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Support for Autistic Children

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Learn how we're supporting autistic children cared for by the wonderful Occupational Therapy team at Rainbow House.

The Occupational Therapy team at Rainbow House work with babies, children and young people with additional needs across North, South and East Ayrshire. 

The team help each child to be as independent as possible by assessing all areas of a child's life and abilities. As well as providing suitable aids or adaptations, the team will also look into children's fine motor skills, sensory difficulties, feeding, play, and schooling.

Children who require support from the Occupational Therapy team will often have conditions including Cerebral Palsy, developmental coordination disorders, Muscular Dystrophies, Juvenile Arthritis and Autism Spectrum Disorders.

For autistic children, one common sensory difficulty is that of poor proprioception - perception or awareness of the position and movement of the body.

Crosshouse Children's Fund has proudly funded weighted vests - often known as Bear Hug vests - and specialist 'Move and Sit' cushions, that can offer proprioceptive feedback for the child. These can help help them to feel calmer and to be more effective at concentrating and learning.  

"The weighted vests funded by Crosshouse Children's Fund can be very effective and due to their comfortability, the child is often unaware that they are wearing them. The vests will be used as an assessment tool, letting parents and schools see how it could improve daily life interactions and experiences for a child. We can then offer a trial to children who may benefit from the vest, and assess if this would be suitable for them to use in the longer term."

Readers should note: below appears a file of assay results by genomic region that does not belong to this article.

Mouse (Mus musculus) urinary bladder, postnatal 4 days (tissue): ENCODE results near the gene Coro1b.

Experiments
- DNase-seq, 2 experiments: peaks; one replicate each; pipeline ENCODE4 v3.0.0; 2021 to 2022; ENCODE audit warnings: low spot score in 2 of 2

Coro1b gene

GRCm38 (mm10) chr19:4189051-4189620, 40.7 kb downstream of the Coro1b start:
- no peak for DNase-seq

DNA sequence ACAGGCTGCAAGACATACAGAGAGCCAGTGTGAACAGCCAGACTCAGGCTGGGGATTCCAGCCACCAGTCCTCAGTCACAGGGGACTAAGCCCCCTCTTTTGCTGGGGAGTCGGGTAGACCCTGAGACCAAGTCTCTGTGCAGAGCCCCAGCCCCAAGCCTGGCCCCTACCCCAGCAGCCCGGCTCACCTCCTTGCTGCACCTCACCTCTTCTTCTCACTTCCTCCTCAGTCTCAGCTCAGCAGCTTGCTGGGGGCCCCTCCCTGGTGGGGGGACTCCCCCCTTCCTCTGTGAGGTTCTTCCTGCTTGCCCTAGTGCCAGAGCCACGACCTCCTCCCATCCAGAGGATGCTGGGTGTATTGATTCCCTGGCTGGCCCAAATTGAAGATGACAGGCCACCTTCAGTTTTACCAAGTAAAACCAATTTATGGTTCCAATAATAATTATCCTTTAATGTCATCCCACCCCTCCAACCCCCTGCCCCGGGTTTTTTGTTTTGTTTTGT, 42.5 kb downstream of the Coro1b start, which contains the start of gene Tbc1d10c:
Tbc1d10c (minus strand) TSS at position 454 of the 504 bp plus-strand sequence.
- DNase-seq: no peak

As a result of lockdown, many autistic children have missed their daily routines and the important structure to their day, which can have a direct impact on their mood and behaviour. These children will have also missed out on additional supportive therapy that their schools provide such as hydrotherapy, to help them cope with the challenges presented by their conditions.

Increasing levels of anxiety experienced by autistic children as a result of the pandemic is stressful for not only the child, but for their parents and siblings too. By equipping the Occupational Therapy team with these important resources, staff will have the chance to offer a wider range of tools to families and schools, to ensure that autistic children are helped to reach their full potential.